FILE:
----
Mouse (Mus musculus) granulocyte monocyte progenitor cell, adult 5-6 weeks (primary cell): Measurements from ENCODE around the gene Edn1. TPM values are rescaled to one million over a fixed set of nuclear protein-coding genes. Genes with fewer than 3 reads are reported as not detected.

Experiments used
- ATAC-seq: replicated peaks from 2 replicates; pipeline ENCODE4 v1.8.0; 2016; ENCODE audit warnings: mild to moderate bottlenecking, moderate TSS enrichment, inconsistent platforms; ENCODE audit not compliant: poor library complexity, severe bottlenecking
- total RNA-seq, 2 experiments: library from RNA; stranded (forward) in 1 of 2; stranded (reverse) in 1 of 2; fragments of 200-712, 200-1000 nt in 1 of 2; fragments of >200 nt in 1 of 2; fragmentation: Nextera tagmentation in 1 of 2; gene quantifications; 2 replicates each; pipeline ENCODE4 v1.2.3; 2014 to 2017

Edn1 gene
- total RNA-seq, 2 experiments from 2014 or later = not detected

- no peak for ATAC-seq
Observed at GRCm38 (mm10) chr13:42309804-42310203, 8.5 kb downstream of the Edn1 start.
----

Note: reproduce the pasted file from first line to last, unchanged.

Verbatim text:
Mouse (Mus musculus) granulocyte monocyte progenitor cell, adult 5-6 weeks (primary cell): Measurements from ENCODE around the gene Edn1. TPM values are rescaled to one million over a fixed set of nuclear protein-coding genes. Genes with fewer than 3 reads are reported as not detected.

Experiments used
- ATAC-seq: replicated peaks from 2 replicates; pipeline ENCODE4 v1.8.0; 2016; ENCODE audit warnings: mild to moderate bottlenecking, moderate TSS enrichment, inconsistent platforms; ENCODE audit not compliant: poor library complexity, severe bottlenecking
- total RNA-seq, 2 experiments: library from RNA; stranded (forward) in 1 of 2; stranded (reverse) in 1 of 2; fragments of 200-712, 200-1000 nt in 1 of 2; fragments of >200 nt in 1 of 2; fragmentation: Nextera tagmentation in 1 of 2; gene quantifications; 2 replicates each; pipeline ENCODE4 v1.2.3; 2014 to 2017

Edn1 gene
- total RNA-seq, 2 experiments from 2014 or later = not detected

- no peak for ATAC-seq
Observed at GRCm38 (mm10) chr13:42309804-42310203, 8.5 kb downstream of the Edn1 start.